There is a problem, however: this could cost the state a lot of money. Back when these ideas for reform were first mooted by the ministry, many were surprised at its statement that all this would be done within the existing military budget, with no need for extra assignations. Only recently has Defence Ministry advisor Elena Priyezzheva announced that the 2009-2011 programme for providing benefits to discharged servicemen is likely to cost 113 billion roubles (~$3.5 billion) or about 10% of this year’s defence expenditure.

With the crisis upon us, it became obvious that the funds for this were not there. And then the attestation began. As some knowledgeable people had feared, officers who fail their attestation can be dismissed under another article of the law – for breach of contract. Without a flat and without financial benefits. In the face of such a threat, officers may even agree, for example, to being “voluntarily” discharged, so that while, while they lose their financial benefits, they remain on the waiting list for accommodation, with the hope (somewhat illusory) of a free flat one day.

If this is so, however, the attestation is being made into something other than a proper and lawful procedure by which a government employer check up on its employees’ qualifications. In fact, it is being turned into the opposite of what it is supposed to be, into a cunning way to weasel out of one’s obligations when getting rid of an employee. Much the same scheme is used by the owners of villas outside Moscow: they hire illegal immigrants to do the building work and when the time comes to pay them, these owners phone their tame officials in the immigration service. The police swoop, round up the immigrants, and there’s no one left to pay. Formally – all nice and legal. In actual fact – a rotten disgrace.

If the above is the plan, the the Russian state is intending once again to break its contract with the officer corps. I’m not talking here of the silly bit of paper under which they intend to discharge them. What I am referring to here is the unwritten contract between the state and those who devote their lives to the defence of their country from external enemies. Officers not only agree in advance to submitting to serious restrictions on their rights and freedoms – they are dictated to as to where they will live, what work they will do – but also have to obey the orders of their superiors and more importantly still, have to be ready to fight and die for their country. In order to support the professional soldier in this, special traditions and rituals have been devised over the centuries – medals, uniforms, marching in step (although one far from stupid military man once told me that marching in step was invented to make it harder for individuals to run away). To this should be added a code of honour and a special moral code. Most importantly, however, the state for its part provided its military with a special status and special benefits. It has to be said, though, that the concept of a mass-mobilised army to all intents and purposes ran a line through the whole of this contract. What point is there in establishing a special relationship with the officer corps if, in the case of war, all men with higher education are going to be called up as officers and go into battle. The Soviet and now the Russian system has behaved as it liked towards its officers, sending them to work on collective farms, dumping them in the middle of nowhere, not bothering to pay them for months on end. This then became part of an accepted pattern and the officer corps responded to its Country with universal drunkenness and mass indifference.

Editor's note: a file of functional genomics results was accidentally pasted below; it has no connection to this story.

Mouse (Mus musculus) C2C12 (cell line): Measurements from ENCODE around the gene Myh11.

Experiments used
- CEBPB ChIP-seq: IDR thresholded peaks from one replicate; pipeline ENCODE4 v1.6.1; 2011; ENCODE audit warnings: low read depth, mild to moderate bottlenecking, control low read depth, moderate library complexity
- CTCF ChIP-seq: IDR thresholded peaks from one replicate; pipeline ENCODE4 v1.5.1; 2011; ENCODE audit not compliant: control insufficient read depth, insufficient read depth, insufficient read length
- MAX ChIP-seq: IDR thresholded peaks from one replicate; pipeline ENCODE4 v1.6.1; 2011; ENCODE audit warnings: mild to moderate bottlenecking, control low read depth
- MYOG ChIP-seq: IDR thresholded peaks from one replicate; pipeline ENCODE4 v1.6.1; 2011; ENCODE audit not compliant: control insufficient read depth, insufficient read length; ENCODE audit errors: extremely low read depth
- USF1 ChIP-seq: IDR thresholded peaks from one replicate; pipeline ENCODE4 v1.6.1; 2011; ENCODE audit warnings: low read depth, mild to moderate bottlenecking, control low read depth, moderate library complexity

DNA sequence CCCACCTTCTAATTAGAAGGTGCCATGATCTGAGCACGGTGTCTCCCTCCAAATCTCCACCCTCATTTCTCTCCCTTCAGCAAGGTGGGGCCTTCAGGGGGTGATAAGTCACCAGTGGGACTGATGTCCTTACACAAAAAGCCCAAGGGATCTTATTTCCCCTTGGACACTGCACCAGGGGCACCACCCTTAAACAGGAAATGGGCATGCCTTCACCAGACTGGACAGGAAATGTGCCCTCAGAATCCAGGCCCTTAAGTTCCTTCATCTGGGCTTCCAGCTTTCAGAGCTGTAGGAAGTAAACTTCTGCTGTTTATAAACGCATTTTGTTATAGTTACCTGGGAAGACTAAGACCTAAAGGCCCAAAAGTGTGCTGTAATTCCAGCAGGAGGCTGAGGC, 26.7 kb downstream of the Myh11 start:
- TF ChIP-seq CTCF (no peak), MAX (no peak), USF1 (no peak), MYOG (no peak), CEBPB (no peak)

And now they’re saying they want to establish a new kind of army. Yet, at the very same time, they are indulging in the same old Soviet tricks. Perhaps a few urgent problems will be solved in this way. But in the end the remaining officers will feel only distrust for the authorities and be totally cynical.

One wonders if the people who have undertaken to reform the armed forces realise this.

32 responses to “Another Original LR Translation: Golts on the Russian “Army”

  1. One thing that is clear is that the Military does not realize that sanctioning the Russian army’s disgraceful conduct in the Caucasas is cancerous to any kind of a “code of honour and a special moral code”. The Russian army can never be considered honorable or profesional.

  2. Looters and assassins who needed air support.

  3. Gordon, is US Army considered honorable or professional?


    The first thing you need to understand that not one single solider in the U.S. military is there against his will, while the vast majority of Russian grunts have been drafted.